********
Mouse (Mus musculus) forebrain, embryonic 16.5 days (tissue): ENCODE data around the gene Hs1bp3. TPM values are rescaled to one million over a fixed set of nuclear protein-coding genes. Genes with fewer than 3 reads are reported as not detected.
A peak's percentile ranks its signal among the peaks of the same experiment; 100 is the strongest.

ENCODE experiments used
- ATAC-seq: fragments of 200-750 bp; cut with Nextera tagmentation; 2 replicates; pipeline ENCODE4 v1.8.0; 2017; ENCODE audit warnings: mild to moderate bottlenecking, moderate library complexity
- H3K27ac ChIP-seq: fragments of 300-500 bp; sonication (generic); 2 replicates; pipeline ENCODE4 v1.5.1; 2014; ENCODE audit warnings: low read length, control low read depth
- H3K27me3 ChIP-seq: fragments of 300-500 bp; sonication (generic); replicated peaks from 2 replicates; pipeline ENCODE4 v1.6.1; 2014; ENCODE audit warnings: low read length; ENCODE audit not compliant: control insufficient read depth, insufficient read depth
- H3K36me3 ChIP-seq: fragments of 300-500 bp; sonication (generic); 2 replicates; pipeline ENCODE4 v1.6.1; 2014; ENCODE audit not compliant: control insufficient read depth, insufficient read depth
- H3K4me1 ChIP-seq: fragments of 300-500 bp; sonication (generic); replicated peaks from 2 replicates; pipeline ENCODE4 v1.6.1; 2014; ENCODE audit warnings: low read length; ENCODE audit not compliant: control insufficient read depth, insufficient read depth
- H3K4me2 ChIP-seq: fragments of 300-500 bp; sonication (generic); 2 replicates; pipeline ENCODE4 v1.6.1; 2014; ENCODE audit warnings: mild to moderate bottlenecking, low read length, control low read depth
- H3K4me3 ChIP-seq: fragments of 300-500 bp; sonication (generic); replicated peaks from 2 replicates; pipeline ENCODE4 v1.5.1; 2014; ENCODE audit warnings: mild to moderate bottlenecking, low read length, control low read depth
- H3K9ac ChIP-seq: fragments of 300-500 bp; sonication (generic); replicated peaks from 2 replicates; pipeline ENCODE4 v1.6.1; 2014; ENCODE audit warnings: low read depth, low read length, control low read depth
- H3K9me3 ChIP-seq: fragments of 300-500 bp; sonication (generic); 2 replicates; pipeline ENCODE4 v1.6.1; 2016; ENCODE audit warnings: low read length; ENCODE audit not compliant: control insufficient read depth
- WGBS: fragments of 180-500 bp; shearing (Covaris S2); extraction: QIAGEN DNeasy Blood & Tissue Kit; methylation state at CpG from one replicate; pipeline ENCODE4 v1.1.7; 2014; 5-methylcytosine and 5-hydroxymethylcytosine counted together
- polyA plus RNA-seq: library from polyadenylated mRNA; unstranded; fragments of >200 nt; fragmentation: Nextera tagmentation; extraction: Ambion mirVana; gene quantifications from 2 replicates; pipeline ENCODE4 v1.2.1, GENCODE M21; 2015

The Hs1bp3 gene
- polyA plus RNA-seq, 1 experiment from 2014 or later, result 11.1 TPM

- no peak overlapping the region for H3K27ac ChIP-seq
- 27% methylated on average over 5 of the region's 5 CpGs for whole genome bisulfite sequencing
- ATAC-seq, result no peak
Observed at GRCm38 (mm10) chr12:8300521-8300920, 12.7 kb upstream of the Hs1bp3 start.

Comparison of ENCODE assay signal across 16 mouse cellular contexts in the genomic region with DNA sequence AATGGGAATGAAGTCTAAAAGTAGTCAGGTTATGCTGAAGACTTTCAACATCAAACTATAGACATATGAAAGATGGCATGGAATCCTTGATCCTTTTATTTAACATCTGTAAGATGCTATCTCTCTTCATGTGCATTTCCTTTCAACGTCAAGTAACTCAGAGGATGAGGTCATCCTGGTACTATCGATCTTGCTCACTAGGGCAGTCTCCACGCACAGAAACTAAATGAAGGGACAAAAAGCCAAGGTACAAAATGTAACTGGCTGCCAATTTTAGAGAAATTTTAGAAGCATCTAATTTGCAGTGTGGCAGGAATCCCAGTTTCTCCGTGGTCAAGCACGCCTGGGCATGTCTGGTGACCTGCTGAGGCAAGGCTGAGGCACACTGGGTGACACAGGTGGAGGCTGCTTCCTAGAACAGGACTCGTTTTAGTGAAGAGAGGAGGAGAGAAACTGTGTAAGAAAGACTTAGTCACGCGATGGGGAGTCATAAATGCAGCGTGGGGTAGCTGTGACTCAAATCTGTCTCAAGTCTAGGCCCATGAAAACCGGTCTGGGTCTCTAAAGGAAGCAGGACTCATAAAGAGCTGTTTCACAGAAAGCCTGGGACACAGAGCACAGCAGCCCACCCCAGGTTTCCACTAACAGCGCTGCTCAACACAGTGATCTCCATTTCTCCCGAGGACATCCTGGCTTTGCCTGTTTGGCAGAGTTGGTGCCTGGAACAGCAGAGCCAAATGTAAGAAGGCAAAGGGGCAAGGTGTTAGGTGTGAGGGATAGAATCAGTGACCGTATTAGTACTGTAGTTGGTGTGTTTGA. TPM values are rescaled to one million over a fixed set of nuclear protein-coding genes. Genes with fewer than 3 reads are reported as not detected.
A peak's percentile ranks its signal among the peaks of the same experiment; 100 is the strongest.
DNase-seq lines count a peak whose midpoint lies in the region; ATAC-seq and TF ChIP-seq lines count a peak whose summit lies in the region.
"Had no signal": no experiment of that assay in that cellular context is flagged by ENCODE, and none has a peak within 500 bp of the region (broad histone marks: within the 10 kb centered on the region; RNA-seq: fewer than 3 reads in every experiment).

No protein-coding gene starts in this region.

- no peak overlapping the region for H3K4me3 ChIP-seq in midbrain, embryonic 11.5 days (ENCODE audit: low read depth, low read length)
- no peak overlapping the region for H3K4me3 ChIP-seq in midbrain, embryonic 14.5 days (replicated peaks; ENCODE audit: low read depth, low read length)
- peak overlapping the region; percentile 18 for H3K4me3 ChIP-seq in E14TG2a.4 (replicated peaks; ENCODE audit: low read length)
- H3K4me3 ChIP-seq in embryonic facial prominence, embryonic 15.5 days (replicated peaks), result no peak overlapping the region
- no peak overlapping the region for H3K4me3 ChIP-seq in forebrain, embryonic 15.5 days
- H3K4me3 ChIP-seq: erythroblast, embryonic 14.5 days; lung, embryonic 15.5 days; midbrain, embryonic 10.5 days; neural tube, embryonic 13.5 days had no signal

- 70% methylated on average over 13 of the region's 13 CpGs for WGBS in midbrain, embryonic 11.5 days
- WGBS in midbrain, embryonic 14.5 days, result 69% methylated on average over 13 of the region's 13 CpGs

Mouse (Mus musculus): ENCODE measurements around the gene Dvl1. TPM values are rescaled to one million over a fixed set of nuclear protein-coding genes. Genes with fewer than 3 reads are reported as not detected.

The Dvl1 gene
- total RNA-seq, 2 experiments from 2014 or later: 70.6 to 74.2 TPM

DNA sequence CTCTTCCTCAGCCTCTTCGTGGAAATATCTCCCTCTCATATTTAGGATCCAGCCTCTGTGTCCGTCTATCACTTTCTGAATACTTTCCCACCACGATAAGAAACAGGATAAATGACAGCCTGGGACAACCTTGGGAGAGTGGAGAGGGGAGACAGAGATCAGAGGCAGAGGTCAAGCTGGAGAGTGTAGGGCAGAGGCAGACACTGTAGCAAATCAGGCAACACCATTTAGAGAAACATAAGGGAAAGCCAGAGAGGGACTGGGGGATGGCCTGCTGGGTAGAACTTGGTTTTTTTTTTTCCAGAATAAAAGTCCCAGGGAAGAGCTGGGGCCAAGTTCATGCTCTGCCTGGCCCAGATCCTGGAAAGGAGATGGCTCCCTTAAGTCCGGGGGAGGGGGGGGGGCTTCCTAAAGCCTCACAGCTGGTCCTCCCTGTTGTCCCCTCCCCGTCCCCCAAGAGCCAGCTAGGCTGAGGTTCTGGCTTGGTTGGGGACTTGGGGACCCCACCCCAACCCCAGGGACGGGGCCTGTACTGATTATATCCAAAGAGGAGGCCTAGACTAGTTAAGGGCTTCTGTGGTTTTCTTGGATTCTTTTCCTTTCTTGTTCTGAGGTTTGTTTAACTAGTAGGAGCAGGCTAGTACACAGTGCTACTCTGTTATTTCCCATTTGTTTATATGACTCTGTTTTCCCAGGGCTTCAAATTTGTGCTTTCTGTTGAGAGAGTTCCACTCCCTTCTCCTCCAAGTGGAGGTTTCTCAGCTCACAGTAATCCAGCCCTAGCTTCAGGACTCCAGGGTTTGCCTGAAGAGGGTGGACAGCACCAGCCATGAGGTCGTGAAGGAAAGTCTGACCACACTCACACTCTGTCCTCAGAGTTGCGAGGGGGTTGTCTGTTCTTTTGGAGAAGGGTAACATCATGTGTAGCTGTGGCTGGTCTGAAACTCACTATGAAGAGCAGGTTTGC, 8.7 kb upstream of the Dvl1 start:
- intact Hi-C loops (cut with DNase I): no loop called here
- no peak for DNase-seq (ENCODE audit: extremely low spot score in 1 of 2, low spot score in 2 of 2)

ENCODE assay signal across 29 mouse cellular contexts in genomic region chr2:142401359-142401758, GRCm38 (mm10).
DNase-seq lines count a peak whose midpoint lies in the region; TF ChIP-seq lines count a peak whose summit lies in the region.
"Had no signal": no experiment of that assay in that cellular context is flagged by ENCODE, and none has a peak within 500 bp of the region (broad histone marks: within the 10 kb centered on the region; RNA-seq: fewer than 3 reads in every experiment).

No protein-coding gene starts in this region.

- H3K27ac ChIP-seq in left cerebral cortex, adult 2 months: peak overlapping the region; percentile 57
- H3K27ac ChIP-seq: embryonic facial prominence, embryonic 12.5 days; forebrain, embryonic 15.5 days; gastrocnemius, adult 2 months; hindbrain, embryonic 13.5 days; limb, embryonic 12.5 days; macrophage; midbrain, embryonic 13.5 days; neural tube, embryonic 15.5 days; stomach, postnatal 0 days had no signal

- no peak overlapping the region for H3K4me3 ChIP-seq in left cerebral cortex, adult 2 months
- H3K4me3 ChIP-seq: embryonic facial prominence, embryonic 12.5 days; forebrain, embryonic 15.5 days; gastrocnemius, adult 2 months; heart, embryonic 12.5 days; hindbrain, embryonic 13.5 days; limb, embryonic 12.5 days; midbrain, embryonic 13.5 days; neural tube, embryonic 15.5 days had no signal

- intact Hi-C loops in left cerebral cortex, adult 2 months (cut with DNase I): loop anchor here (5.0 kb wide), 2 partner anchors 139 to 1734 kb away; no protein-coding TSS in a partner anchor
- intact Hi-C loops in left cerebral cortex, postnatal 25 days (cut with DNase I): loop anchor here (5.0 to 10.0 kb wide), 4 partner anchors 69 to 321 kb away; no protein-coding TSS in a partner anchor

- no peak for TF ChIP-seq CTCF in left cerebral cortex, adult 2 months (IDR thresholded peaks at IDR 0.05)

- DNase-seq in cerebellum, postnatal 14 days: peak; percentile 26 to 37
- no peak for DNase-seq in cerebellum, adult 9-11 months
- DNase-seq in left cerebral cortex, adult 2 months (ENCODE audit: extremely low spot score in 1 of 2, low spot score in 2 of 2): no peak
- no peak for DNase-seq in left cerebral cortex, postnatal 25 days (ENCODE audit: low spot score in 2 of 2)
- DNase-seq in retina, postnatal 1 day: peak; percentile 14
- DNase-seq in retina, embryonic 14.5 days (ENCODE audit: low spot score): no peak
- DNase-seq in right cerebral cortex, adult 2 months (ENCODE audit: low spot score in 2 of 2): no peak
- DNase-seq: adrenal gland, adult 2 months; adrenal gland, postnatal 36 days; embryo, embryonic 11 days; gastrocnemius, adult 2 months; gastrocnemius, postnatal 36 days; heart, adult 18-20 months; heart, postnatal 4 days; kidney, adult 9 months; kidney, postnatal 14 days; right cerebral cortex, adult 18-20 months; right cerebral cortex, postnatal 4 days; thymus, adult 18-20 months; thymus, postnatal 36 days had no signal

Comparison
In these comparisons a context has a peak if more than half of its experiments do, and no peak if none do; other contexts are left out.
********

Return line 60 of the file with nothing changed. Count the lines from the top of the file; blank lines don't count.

In these comparisons a context has a peak if more than half of its experiments do, and no peak if none do; other contexts are left out.